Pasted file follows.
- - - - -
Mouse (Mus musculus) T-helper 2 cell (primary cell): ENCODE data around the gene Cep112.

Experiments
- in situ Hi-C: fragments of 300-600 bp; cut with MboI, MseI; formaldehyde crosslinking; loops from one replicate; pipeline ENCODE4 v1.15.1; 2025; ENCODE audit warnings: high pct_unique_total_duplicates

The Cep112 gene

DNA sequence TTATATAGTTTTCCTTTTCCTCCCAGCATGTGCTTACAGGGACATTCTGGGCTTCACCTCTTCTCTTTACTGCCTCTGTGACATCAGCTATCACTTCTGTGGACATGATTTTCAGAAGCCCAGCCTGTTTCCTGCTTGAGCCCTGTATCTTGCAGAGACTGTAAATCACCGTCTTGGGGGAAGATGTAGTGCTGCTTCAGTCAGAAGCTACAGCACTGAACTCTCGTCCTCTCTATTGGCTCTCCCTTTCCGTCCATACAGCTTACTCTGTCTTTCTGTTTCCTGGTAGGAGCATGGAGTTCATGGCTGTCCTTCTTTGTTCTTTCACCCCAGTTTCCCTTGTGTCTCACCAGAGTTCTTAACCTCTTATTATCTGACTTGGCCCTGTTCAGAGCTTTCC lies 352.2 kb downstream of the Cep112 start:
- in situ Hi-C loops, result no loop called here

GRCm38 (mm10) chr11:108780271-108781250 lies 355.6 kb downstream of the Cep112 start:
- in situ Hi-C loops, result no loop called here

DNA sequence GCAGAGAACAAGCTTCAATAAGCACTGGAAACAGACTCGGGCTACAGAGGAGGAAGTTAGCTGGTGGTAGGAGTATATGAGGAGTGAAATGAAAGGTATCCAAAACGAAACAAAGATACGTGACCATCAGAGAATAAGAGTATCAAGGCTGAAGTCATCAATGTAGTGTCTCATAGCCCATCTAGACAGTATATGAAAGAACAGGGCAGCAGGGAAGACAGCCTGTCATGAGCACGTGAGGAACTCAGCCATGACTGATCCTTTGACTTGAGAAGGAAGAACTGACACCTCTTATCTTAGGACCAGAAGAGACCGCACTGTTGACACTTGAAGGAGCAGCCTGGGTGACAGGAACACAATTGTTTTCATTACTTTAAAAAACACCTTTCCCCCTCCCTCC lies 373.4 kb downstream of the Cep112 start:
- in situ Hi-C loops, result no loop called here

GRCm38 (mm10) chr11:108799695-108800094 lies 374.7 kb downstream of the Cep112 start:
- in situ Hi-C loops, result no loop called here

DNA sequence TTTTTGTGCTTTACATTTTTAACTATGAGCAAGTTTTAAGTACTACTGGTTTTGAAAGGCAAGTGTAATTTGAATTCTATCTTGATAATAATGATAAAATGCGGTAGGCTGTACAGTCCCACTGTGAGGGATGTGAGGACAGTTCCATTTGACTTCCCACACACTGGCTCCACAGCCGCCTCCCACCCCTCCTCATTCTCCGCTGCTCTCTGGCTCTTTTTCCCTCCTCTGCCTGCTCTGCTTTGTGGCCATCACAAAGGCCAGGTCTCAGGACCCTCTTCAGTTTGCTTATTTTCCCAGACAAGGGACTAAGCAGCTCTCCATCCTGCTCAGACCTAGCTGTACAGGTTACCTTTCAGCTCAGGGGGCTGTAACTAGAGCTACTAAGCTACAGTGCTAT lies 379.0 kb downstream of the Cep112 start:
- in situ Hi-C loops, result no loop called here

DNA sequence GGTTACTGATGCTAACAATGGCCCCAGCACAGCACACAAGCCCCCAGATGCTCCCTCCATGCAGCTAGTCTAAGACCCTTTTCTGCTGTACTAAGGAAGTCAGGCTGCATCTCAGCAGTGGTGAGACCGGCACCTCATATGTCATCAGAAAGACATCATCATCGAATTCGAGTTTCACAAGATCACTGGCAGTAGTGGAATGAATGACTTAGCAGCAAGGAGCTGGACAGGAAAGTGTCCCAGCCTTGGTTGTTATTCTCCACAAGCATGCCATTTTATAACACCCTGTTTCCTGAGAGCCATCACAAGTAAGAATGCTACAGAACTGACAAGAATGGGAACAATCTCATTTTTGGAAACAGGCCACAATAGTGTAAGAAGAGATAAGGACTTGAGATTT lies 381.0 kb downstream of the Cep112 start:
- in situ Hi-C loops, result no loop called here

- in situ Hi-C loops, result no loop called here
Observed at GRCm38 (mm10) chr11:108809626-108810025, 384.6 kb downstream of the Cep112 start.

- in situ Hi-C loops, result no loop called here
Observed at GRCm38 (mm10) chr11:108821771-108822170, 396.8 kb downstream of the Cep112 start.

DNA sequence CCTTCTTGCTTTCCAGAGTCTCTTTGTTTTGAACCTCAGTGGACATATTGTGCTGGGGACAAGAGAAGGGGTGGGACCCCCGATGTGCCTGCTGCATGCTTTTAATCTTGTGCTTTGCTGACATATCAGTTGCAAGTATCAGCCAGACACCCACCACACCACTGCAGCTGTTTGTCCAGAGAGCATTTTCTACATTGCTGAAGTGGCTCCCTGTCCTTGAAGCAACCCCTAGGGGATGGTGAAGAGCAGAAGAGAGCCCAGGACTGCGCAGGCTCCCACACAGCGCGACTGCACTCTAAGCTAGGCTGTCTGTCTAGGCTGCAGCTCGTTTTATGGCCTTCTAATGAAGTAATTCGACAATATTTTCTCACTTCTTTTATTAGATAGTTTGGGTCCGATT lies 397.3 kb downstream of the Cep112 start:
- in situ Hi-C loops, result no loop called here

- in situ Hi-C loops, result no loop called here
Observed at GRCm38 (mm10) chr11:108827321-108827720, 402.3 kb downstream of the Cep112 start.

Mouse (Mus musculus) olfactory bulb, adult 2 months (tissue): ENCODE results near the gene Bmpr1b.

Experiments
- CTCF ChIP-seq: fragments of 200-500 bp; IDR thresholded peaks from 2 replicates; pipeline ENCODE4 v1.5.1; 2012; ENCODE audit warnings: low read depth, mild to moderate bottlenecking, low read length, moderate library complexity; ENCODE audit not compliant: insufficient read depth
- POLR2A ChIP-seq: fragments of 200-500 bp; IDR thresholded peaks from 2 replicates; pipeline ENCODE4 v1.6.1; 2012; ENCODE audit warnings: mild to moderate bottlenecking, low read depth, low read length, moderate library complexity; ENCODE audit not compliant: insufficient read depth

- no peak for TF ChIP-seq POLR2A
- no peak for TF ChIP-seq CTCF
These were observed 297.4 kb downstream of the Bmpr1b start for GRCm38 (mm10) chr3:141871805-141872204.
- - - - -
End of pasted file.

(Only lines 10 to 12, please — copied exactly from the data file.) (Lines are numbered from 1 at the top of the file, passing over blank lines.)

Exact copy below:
- in situ Hi-C loops, result no loop called here

GRCm38 (mm10) chr11:108799695-108800094 lies 374.7 kb downstream of the Cep112 start:
- in situ Hi-C loops, result no loop called here